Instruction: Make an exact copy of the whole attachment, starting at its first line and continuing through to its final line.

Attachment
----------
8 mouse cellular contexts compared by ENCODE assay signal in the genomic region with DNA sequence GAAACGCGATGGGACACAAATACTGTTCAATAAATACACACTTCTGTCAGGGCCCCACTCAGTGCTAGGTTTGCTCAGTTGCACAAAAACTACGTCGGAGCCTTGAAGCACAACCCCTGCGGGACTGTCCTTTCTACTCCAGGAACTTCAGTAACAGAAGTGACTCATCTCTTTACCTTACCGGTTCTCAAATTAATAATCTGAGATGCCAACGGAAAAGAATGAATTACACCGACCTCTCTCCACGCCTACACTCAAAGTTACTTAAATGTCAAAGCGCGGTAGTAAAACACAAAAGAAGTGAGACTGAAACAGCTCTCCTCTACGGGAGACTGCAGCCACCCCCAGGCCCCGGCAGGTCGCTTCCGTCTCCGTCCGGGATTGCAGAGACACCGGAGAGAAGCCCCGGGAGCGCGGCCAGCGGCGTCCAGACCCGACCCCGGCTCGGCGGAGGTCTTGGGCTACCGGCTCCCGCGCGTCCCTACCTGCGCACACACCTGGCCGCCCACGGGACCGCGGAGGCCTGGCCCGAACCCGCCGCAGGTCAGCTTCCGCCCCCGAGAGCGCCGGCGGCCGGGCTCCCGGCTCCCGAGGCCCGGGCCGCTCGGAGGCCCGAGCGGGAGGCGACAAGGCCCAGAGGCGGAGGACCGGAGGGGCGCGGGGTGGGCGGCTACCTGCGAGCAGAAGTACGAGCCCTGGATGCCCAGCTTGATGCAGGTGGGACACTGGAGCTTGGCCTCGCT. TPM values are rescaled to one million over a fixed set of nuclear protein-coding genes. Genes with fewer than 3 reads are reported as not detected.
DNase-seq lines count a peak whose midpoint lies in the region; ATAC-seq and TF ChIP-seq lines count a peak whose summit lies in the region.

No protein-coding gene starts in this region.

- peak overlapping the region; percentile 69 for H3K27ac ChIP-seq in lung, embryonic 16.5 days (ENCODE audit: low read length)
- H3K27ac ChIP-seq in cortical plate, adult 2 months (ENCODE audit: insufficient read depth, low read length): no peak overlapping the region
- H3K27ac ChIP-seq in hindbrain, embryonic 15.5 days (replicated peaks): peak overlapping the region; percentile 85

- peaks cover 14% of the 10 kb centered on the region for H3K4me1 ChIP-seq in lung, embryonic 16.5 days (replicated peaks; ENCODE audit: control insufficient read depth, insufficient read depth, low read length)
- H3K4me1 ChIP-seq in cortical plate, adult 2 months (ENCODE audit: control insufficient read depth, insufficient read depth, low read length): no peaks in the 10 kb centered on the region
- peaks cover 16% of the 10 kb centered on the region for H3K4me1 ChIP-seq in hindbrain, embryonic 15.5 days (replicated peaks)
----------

8 mouse cellular contexts compared by ENCODE assay signal in the genomic region with DNA sequence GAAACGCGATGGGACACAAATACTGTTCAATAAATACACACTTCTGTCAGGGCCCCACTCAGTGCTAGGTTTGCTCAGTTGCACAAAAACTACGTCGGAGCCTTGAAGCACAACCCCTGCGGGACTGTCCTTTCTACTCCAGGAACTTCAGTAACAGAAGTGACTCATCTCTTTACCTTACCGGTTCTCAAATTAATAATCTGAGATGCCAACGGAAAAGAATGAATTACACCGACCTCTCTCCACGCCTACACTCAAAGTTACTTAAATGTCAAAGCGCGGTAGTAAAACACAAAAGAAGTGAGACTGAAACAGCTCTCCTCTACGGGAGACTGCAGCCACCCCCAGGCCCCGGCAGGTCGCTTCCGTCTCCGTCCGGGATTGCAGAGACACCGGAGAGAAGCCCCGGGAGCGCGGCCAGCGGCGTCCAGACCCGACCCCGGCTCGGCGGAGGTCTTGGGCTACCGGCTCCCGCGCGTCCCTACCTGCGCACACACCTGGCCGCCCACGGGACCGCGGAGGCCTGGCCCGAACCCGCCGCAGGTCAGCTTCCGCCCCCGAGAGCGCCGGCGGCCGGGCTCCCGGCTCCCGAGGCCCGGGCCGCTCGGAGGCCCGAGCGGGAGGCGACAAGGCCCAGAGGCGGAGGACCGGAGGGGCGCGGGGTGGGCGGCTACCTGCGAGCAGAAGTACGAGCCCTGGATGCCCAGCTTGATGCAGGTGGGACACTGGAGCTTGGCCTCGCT. TPM values are rescaled to one million over a fixed set of nuclear protein-coding genes. Genes with fewer than 3 reads are reported as not detected.
DNase-seq lines count a peak whose midpoint lies in the region; ATAC-seq and TF ChIP-seq lines count a peak whose summit lies in the region.

No protein-coding gene starts in this region.

- peak overlapping the region; percentile 69 for H3K27ac ChIP-seq in lung, embryonic 16.5 days (ENCODE audit: low read length)
- H3K27ac ChIP-seq in cortical plate, adult 2 months (ENCODE audit: insufficient read depth, low read length): no peak overlapping the region
- H3K27ac ChIP-seq in hindbrain, embryonic 15.5 days (replicated peaks): peak overlapping the region; percentile 85

- peaks cover 14% of the 10 kb centered on the region for H3K4me1 ChIP-seq in lung, embryonic 16.5 days (replicated peaks; ENCODE audit: control insufficient read depth, insufficient read depth, low read length)
- H3K4me1 ChIP-seq in cortical plate, adult 2 months (ENCODE audit: control insufficient read depth, insufficient read depth, low read length): no peaks in the 10 kb centered on the region
- peaks cover 16% of the 10 kb centered on the region for H3K4me1 ChIP-seq in hindbrain, embryonic 15.5 days (replicated peaks)